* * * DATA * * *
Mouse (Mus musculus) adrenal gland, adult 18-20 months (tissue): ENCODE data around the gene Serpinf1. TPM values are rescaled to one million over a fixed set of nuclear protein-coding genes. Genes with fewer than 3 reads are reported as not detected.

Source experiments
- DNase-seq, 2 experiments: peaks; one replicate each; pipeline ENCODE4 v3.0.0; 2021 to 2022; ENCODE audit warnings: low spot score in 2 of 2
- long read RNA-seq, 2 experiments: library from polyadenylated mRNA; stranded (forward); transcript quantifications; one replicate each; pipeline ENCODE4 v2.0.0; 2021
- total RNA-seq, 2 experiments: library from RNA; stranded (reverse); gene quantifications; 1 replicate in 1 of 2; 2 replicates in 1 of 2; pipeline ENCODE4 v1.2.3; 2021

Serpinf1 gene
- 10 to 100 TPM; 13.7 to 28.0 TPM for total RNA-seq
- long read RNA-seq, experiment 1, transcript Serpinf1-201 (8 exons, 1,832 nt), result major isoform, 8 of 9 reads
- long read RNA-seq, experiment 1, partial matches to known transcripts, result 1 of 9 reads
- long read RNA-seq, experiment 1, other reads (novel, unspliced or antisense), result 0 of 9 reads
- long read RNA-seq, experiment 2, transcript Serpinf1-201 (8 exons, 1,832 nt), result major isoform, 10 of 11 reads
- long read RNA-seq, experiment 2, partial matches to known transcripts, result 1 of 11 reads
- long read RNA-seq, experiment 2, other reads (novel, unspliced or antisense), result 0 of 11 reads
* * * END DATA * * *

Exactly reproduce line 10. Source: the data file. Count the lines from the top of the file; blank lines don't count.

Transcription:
- long read RNA-seq, experiment 1, other reads (novel, unspliced or antisense), result 0 of 9 reads